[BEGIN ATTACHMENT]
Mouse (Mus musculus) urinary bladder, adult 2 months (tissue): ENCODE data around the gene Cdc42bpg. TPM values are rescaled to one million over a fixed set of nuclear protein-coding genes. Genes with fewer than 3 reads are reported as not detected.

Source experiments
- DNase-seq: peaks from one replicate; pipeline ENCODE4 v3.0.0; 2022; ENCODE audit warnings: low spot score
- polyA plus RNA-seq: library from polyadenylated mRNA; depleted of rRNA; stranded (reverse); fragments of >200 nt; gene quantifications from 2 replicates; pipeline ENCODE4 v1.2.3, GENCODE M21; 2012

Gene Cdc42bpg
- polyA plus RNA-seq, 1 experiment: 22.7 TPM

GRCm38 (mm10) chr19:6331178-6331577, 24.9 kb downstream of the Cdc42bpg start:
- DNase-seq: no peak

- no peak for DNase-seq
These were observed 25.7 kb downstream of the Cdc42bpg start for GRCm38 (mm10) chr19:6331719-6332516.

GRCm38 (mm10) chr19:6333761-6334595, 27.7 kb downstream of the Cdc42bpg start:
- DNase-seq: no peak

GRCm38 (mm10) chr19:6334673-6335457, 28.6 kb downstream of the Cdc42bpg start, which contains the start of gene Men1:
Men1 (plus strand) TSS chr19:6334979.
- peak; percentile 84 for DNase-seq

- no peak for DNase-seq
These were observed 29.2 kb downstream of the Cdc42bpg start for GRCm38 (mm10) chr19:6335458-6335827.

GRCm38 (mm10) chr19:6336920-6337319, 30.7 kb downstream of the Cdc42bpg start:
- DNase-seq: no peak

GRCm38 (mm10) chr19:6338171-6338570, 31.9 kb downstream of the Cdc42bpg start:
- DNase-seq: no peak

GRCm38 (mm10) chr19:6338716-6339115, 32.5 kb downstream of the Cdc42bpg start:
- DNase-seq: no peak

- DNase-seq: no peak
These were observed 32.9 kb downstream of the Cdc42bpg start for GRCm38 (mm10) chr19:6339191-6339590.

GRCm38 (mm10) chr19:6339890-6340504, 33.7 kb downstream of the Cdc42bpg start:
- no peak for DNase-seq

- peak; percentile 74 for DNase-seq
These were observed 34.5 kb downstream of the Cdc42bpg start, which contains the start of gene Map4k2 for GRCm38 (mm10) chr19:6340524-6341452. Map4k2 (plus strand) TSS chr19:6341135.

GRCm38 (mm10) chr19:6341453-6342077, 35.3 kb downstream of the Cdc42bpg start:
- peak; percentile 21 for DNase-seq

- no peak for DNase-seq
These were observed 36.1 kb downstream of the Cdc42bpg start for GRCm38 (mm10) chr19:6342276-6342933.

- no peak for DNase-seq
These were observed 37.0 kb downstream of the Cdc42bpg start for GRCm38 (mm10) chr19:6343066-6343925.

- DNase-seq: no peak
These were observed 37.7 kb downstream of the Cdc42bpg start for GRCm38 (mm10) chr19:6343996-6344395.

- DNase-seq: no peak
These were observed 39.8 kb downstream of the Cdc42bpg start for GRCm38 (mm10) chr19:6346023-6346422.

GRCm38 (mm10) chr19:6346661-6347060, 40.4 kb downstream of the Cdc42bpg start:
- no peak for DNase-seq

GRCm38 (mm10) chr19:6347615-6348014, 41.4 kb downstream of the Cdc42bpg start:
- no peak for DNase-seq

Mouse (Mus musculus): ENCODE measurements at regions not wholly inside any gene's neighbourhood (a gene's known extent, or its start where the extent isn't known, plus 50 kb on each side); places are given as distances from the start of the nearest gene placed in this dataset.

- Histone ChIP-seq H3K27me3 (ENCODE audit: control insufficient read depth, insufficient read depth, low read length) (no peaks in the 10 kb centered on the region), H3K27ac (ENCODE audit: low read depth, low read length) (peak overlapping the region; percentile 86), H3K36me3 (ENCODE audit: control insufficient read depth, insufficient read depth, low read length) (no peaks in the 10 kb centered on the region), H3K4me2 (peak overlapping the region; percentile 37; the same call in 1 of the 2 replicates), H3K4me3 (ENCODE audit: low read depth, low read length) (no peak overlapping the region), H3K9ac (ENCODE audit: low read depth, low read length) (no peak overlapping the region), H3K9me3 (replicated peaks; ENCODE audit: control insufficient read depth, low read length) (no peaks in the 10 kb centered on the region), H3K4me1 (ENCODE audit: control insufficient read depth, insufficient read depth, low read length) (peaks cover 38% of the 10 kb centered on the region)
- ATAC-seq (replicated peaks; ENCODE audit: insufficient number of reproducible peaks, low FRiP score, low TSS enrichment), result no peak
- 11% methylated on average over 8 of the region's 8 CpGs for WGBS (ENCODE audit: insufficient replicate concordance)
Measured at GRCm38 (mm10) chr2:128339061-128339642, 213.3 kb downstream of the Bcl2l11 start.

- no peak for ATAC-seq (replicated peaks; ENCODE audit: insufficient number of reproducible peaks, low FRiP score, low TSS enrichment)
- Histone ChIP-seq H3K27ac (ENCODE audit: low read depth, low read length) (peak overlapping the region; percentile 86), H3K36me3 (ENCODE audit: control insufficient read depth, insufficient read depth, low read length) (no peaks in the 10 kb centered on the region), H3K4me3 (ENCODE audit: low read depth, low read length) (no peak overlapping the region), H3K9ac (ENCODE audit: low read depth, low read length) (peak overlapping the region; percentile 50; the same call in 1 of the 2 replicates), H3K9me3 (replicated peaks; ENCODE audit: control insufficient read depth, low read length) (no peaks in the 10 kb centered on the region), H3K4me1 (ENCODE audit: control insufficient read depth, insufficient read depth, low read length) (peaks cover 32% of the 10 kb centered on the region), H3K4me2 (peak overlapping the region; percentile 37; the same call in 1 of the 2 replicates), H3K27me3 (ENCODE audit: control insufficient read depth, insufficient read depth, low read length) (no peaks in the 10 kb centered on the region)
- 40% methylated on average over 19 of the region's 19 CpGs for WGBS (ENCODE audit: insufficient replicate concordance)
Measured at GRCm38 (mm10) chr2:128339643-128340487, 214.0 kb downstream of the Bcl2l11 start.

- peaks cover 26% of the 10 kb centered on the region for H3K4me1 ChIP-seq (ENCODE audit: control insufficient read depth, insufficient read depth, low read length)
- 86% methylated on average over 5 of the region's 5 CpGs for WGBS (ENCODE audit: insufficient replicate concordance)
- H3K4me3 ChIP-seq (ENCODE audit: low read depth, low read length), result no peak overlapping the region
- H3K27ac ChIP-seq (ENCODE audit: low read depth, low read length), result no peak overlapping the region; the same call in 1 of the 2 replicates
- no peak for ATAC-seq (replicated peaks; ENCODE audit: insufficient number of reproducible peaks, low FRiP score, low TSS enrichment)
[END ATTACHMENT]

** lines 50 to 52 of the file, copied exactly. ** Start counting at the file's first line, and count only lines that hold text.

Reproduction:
- Histone ChIP-seq H3K27ac (ENCODE audit: low read depth, low read length) (peak overlapping the region; percentile 86), H3K36me3 (ENCODE audit: control insufficient read depth, insufficient read depth, low read length) (no peaks in the 10 kb centered on the region), H3K4me3 (ENCODE audit: low read depth, low read length) (no peak overlapping the region), H3K9ac (ENCODE audit: low read depth, low read length) (peak overlapping the region; percentile 50; the same call in 1 of the 2 replicates), H3K9me3 (replicated peaks; ENCODE audit: control insufficient read depth, low read length) (no peaks in the 10 kb centered on the region), H3K4me1 (ENCODE audit: control insufficient read depth, insufficient read depth, low read length) (peaks cover 32% of the 10 kb centered on the region), H3K4me2 (peak overlapping the region; percentile 37; the same call in 1 of the 2 replicates), H3K27me3 (ENCODE audit: control insufficient read depth, insufficient read depth, low read length) (no peaks in the 10 kb centered on the region)
- 40% methylated on average over 19 of the region's 19 CpGs for WGBS (ENCODE audit: insufficient replicate concordance)
Measured at GRCm38 (mm10) chr2:128339643-128340487, 214.0 kb downstream of the Bcl2l11 start.